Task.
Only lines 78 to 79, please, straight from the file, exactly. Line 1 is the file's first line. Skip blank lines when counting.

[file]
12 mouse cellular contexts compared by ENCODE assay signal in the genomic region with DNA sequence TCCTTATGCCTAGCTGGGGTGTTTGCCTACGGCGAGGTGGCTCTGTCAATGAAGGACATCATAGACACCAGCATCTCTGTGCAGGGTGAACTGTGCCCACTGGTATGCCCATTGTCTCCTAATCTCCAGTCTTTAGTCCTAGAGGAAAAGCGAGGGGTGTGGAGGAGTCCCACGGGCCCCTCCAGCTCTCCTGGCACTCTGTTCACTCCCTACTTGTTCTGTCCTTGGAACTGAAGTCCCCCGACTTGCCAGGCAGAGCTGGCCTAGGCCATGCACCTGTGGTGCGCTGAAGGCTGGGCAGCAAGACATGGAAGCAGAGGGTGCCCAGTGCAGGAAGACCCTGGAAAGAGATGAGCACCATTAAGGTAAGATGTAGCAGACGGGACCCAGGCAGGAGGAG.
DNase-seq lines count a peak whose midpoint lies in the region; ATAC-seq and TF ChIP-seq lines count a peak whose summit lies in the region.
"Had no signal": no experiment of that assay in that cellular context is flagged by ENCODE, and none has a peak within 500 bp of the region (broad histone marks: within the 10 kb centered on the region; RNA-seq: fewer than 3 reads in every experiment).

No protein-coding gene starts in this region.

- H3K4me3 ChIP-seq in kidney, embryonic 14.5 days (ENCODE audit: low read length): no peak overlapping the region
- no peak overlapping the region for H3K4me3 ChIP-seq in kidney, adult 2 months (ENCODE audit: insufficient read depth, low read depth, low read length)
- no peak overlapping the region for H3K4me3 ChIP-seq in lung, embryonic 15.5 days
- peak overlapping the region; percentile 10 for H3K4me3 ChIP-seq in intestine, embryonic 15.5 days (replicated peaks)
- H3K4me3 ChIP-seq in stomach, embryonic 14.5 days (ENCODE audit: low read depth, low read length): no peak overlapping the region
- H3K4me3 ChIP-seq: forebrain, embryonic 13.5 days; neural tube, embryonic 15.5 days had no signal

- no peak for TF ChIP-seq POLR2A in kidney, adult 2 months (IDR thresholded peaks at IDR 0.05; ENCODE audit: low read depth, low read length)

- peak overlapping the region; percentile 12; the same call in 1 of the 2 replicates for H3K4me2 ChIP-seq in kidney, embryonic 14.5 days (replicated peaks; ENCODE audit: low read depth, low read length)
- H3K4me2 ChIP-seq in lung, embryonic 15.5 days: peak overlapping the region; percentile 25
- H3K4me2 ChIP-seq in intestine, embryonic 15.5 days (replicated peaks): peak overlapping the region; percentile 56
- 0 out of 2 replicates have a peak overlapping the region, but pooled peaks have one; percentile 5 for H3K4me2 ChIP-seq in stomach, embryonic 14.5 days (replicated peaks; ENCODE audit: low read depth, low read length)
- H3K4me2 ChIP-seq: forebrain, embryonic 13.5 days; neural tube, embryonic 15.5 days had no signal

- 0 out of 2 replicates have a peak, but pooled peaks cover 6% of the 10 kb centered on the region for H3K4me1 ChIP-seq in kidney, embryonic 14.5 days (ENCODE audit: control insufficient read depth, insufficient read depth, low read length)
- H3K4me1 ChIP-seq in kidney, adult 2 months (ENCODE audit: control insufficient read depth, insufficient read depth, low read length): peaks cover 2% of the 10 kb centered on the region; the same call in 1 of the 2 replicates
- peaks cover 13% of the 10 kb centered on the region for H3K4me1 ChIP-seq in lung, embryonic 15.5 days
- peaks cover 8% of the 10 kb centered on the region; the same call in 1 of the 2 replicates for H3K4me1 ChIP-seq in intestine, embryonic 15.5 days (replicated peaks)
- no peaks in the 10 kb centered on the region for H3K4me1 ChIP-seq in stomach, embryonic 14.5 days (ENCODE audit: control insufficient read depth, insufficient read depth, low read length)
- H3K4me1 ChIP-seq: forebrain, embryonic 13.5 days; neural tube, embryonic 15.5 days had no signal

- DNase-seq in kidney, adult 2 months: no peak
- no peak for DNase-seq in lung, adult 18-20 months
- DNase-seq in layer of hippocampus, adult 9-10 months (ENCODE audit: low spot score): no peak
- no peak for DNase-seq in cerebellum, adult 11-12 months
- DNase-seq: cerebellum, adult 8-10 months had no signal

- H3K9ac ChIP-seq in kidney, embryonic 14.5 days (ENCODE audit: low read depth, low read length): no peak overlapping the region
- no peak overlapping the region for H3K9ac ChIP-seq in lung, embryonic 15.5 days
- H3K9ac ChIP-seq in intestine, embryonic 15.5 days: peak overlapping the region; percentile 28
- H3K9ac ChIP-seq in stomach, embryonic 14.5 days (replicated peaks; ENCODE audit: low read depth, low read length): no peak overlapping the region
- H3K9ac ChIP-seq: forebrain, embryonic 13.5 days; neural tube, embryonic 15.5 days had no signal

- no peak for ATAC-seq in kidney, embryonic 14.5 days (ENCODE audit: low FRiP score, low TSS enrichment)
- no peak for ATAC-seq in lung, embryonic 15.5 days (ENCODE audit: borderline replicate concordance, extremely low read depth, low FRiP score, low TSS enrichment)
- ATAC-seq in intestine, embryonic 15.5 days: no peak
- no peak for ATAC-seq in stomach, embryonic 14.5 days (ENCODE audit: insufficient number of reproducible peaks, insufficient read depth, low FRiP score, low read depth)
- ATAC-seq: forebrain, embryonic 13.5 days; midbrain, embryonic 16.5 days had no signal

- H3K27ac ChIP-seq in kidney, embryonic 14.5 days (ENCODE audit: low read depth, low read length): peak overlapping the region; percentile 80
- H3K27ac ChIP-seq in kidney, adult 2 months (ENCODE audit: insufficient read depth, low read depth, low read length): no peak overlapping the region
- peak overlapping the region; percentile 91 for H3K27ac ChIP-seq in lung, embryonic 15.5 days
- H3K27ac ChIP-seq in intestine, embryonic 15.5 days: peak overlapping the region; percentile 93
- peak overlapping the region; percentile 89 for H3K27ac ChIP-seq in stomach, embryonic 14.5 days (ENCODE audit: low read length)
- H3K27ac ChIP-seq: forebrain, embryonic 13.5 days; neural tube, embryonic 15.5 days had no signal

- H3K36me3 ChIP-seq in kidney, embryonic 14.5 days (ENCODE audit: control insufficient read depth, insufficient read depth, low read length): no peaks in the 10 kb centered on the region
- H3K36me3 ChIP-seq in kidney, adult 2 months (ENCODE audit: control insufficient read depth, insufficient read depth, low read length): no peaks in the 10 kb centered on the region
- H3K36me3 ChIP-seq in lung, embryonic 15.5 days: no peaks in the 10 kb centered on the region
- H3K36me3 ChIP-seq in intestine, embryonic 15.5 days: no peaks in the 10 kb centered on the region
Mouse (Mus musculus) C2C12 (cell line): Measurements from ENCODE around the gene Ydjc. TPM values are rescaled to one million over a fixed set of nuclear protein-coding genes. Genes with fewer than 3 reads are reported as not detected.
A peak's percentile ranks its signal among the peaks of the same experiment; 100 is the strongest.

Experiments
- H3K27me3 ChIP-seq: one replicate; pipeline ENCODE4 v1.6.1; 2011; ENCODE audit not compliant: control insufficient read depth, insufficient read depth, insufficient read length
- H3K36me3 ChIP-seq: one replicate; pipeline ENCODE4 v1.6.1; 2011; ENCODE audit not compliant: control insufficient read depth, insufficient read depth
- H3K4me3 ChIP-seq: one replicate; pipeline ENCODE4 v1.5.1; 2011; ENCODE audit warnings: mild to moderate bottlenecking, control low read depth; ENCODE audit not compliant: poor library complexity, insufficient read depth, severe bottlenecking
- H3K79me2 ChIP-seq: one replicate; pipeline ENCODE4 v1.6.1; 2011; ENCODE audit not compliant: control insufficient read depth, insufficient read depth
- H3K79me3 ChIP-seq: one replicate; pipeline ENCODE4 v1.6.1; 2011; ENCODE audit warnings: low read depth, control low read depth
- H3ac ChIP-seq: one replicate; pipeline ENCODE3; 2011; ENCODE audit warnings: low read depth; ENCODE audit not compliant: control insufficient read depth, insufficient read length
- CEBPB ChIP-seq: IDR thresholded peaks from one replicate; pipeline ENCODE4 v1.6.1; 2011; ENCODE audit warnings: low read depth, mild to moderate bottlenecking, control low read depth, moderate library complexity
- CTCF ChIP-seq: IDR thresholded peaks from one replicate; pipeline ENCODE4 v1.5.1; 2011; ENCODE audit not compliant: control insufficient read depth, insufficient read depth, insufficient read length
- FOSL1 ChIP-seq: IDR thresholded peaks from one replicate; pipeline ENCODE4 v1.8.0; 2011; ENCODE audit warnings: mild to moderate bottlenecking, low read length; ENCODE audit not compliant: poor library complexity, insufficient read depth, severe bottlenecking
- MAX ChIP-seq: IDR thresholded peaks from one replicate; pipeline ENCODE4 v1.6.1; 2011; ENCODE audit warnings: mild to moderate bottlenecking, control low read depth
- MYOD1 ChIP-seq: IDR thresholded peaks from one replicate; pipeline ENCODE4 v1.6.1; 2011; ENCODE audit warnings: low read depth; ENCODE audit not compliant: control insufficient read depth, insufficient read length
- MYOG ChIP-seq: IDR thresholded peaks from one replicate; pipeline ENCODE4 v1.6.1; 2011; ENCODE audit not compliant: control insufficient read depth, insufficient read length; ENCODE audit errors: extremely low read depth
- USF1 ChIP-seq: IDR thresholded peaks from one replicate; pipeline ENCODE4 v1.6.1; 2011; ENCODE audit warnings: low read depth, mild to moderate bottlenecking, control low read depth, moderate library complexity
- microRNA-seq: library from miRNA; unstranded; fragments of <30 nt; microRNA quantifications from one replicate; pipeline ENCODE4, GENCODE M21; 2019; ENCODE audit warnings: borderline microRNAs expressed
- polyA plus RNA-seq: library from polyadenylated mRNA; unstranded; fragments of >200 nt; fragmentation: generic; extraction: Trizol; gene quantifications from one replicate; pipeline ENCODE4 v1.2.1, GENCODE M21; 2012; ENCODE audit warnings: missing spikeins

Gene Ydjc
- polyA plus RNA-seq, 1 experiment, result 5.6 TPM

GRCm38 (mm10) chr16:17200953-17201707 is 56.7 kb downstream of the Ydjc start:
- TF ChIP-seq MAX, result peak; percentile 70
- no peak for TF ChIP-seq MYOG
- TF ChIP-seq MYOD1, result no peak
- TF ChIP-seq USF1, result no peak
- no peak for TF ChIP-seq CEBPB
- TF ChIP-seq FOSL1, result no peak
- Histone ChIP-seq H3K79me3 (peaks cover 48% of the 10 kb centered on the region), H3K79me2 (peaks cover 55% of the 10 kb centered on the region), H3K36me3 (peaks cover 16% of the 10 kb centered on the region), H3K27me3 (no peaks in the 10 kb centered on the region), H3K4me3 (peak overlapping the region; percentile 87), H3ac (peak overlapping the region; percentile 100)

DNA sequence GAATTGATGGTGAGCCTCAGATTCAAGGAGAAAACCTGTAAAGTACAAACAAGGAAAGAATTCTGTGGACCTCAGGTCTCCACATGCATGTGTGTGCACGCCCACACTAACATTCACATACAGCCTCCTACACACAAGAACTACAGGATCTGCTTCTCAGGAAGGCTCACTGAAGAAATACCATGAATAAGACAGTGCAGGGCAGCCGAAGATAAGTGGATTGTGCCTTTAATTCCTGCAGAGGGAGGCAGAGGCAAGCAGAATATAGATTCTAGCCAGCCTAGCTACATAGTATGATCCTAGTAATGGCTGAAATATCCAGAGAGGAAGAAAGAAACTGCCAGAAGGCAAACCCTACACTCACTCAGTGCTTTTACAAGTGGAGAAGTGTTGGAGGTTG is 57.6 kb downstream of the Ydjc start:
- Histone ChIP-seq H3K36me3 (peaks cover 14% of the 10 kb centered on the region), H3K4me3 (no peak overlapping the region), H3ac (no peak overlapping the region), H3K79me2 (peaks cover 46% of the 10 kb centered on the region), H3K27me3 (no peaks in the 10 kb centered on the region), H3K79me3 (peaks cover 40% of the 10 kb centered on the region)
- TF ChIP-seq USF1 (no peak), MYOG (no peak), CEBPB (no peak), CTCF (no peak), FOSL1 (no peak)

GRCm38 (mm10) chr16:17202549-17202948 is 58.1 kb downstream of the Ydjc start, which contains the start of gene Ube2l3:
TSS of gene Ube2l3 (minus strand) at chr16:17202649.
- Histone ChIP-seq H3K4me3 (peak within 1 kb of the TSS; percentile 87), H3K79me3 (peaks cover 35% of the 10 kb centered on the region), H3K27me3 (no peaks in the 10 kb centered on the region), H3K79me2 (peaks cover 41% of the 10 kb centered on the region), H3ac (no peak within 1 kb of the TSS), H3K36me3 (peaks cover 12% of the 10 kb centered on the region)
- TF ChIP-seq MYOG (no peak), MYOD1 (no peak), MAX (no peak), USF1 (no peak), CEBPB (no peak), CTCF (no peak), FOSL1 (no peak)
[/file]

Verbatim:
- TF ChIP-seq USF1 (no peak), MYOG (no peak), CEBPB (no peak), CTCF (no peak), FOSL1 (no peak)

GRCm38 (mm10) chr16:17202549-17202948 is 58.1 kb downstream of the Ydjc start, which contains the start of gene Ube2l3: